Bruce Kitts – Red Lodge Clay Center

Bruce KittsMissoula, Montana

Red Lodge Clay Center – Short-Term Resident 2018, 2022

Bruce Kitts received his BFA from SIU at Carbondale in 2009 that followed up with a two year residency at Terra Incognito in Oak Park, Illinois. He received his MA from EIU in 2012. As a member of the Illinois Artisan Program, his work has been displayed in various galleries and museums throughout Illinois. In 2015, Bruce left for the west coast where he was a studio tech and artist in resident at the Mendocino Art Center. Since then, his work has been displayed in several nationally juried exhibitions. In 2017, Bruce moved to Helena, MT to work as a studio potter and currently resides in Missoula, MT where he is a co-founder of Wildfire Ceramic Studio.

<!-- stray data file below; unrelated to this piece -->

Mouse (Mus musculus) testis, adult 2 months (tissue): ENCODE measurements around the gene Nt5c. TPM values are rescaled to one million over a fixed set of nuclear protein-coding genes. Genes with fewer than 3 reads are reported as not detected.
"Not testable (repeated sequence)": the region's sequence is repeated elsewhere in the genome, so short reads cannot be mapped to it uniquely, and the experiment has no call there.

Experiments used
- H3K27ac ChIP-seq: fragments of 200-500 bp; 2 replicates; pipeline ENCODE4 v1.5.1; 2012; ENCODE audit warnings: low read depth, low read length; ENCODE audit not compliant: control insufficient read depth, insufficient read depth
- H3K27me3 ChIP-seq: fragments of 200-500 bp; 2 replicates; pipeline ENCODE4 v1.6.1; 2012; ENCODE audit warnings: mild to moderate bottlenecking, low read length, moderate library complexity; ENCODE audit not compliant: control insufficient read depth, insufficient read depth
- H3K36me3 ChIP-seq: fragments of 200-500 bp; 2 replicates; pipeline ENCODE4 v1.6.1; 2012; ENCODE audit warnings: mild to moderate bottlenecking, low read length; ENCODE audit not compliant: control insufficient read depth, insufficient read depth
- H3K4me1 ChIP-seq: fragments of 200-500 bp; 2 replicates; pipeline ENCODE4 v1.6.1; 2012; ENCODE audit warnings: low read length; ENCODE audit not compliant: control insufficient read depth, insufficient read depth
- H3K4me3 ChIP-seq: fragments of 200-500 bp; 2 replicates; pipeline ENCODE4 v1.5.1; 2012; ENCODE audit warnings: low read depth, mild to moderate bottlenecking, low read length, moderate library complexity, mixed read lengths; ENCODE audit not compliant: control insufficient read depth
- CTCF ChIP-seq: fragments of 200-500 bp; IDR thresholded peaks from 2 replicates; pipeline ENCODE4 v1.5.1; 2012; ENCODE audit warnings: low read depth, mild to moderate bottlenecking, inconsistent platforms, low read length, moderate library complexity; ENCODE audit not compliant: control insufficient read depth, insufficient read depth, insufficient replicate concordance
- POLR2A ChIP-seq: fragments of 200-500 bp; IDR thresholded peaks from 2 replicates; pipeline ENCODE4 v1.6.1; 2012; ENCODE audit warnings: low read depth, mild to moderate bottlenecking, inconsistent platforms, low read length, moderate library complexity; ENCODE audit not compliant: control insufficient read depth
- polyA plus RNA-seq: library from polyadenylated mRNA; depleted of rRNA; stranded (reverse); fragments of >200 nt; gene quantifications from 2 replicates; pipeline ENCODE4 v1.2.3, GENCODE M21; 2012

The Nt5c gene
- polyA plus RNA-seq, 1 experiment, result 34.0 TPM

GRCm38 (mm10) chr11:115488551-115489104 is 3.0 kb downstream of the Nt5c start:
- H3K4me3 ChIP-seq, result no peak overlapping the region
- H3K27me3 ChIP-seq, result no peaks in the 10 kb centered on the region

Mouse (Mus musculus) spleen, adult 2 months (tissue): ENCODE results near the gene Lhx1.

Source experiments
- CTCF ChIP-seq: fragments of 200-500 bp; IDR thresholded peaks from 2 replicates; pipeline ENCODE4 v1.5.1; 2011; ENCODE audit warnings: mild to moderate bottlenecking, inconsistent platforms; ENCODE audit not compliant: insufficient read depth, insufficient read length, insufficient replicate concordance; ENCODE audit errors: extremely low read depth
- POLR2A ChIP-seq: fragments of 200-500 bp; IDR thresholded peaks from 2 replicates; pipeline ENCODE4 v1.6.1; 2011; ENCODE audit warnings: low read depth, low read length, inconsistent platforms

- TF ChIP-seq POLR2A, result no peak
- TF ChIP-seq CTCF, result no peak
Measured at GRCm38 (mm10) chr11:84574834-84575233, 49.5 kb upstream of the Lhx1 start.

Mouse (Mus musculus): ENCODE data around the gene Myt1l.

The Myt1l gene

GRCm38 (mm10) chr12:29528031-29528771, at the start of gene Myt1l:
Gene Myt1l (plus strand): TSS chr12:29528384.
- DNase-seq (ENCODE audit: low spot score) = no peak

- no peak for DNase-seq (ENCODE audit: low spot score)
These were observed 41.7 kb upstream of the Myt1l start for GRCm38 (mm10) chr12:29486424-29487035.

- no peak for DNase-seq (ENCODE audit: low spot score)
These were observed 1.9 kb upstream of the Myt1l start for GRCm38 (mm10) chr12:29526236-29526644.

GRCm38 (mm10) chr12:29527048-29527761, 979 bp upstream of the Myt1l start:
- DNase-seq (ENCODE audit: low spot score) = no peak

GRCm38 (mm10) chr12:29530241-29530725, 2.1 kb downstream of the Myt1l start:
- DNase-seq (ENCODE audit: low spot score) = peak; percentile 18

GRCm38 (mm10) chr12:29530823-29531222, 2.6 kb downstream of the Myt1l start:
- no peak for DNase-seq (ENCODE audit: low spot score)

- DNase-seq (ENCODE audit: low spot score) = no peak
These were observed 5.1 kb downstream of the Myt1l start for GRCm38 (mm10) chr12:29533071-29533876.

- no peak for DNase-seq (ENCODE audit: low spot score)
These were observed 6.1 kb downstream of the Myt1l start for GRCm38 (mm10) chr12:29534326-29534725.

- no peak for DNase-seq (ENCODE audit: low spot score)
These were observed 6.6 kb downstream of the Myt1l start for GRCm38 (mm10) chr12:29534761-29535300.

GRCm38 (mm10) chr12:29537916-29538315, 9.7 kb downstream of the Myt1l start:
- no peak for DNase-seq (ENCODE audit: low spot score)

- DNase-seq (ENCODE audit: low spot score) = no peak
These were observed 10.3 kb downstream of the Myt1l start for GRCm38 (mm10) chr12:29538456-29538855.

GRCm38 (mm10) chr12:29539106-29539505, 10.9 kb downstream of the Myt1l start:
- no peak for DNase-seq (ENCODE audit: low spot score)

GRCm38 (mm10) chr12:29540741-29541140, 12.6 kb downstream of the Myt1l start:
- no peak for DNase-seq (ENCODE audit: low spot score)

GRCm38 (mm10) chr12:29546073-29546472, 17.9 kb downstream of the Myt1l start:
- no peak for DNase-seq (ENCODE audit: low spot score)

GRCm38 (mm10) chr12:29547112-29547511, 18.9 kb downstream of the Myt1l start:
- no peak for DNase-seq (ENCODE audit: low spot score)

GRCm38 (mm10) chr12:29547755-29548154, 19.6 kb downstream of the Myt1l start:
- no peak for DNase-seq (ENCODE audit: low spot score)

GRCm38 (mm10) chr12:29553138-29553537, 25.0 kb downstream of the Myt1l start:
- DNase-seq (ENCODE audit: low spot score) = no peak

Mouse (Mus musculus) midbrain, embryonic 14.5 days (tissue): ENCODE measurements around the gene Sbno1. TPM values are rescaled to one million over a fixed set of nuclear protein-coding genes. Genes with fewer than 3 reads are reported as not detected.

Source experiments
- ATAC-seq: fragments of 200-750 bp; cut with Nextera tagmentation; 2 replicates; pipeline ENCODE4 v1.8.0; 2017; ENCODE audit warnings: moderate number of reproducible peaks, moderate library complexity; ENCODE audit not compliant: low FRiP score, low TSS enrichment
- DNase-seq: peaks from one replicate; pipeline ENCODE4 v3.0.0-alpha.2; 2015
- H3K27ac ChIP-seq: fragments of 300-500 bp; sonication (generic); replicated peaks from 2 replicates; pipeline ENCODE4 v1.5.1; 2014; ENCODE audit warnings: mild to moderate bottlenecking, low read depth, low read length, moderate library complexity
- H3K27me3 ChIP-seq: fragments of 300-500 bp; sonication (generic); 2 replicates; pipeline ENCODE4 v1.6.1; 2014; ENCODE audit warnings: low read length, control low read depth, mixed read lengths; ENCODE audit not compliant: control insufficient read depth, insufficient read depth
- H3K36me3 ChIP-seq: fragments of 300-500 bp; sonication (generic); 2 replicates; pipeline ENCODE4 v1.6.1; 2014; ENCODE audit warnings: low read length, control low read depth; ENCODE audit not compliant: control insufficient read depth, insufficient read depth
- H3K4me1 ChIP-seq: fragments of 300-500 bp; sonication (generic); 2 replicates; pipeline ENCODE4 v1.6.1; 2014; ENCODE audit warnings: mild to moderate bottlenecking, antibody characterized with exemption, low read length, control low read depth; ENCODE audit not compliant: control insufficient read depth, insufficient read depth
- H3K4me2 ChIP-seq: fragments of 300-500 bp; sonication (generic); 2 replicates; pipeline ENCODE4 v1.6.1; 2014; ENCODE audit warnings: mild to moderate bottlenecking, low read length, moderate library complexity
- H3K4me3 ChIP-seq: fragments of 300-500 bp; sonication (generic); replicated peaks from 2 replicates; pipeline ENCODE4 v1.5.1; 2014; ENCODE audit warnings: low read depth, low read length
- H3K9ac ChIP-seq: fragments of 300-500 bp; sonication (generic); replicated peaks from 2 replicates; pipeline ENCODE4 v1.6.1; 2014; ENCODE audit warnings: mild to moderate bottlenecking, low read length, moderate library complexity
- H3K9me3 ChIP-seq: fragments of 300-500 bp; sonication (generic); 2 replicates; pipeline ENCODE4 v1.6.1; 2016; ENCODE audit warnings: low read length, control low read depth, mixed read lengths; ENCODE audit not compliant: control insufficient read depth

Hand made objects play a fascinating role in our human lives and relationships. They define us as much as we define them. One’s possessions can be just as representative as another’s creations. Through presentation or by passing down, these objects become a form of language. I’m intrigued by the lineage of dialogue created by a maker’s choice of medium, purpose, process of creation, and the interpretation and utilization of the viewer or recipient. I find clay the most responsive material to initiate this dialogue. Functional pottery is particularly interesting as it serves, commemorates, and even influences our rituals and daily practice. I often view texture in ceramics like brush strokes in a painting as they both lend to the history of the making process; connecting you with the artist. I’ll never forget the awe inspiring moment at a museum and seeing brushstrokes in paintings from hundreds of years ago. It was nothing short of transcendent for me, feeling as though I was right there with the artist. Reflecting on this moment, my latest series of work focuses heavily on brush work and mark making in a calculated, yet intuitive and gestural nature. Thick slips slapped onto textured surfaces, glazes quickly brushed on top of others; all used with an array of brushes, combined with the markings of the atmospheric firing to create compositions in the round. The result is a rather chaotic surface, reminiscent of our current state of the world. Gold lustered “buttons” are placed with in the compositions to create a strong focal point of meditation amongst the chaos.